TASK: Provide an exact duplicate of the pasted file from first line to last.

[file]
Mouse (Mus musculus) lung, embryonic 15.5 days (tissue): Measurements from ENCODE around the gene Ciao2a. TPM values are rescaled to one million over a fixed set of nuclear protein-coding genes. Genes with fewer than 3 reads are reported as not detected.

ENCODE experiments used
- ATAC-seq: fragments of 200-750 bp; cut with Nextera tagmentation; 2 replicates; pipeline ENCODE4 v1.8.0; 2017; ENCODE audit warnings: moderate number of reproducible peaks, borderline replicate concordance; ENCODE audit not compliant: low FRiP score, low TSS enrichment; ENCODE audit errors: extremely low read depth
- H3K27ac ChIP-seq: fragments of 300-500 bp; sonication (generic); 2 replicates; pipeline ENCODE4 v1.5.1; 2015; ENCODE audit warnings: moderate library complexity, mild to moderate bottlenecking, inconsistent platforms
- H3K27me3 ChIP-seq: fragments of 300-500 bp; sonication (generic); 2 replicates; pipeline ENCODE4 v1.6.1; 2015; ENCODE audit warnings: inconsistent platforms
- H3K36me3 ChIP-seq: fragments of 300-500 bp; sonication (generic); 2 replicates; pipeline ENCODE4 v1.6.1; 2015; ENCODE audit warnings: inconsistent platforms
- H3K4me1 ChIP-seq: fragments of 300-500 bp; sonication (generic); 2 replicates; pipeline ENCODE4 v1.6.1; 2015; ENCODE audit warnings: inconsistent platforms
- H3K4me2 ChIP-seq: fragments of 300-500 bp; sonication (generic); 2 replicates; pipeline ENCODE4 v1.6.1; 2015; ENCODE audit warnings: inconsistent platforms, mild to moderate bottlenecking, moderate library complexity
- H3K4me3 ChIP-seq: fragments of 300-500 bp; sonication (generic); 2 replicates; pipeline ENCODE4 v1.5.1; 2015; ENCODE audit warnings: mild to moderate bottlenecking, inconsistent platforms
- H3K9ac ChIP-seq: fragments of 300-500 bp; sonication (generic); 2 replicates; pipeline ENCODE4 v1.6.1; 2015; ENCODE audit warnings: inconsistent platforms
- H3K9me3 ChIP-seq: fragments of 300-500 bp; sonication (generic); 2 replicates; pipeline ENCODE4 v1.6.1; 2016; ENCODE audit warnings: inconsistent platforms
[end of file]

Mouse (Mus musculus) lung, embryonic 15.5 days (tissue): Measurements from ENCODE around the gene Ciao2a. TPM values are rescaled to one million over a fixed set of nuclear protein-coding genes. Genes with fewer than 3 reads are reported as not detected.

ENCODE experiments used
- ATAC-seq: fragments of 200-750 bp; cut with Nextera tagmentation; 2 replicates; pipeline ENCODE4 v1.8.0; 2017; ENCODE audit warnings: moderate number of reproducible peaks, borderline replicate concordance; ENCODE audit not compliant: low FRiP score, low TSS enrichment; ENCODE audit errors: extremely low read depth
- H3K27ac ChIP-seq: fragments of 300-500 bp; sonication (generic); 2 replicates; pipeline ENCODE4 v1.5.1; 2015; ENCODE audit warnings: moderate library complexity, mild to moderate bottlenecking, inconsistent platforms
- H3K27me3 ChIP-seq: fragments of 300-500 bp; sonication (generic); 2 replicates; pipeline ENCODE4 v1.6.1; 2015; ENCODE audit warnings: inconsistent platforms
- H3K36me3 ChIP-seq: fragments of 300-500 bp; sonication (generic); 2 replicates; pipeline ENCODE4 v1.6.1; 2015; ENCODE audit warnings: inconsistent platforms
- H3K4me1 ChIP-seq: fragments of 300-500 bp; sonication (generic); 2 replicates; pipeline ENCODE4 v1.6.1; 2015; ENCODE audit warnings: inconsistent platforms
- H3K4me2 ChIP-seq: fragments of 300-500 bp; sonication (generic); 2 replicates; pipeline ENCODE4 v1.6.1; 2015; ENCODE audit warnings: inconsistent platforms, mild to moderate bottlenecking, moderate library complexity
- H3K4me3 ChIP-seq: fragments of 300-500 bp; sonication (generic); 2 replicates; pipeline ENCODE4 v1.5.1; 2015; ENCODE audit warnings: mild to moderate bottlenecking, inconsistent platforms
- H3K9ac ChIP-seq: fragments of 300-500 bp; sonication (generic); 2 replicates; pipeline ENCODE4 v1.6.1; 2015; ENCODE audit warnings: inconsistent platforms
- H3K9me3 ChIP-seq: fragments of 300-500 bp; sonication (generic); 2 replicates; pipeline ENCODE4 v1.6.1; 2016; ENCODE audit warnings: inconsistent platforms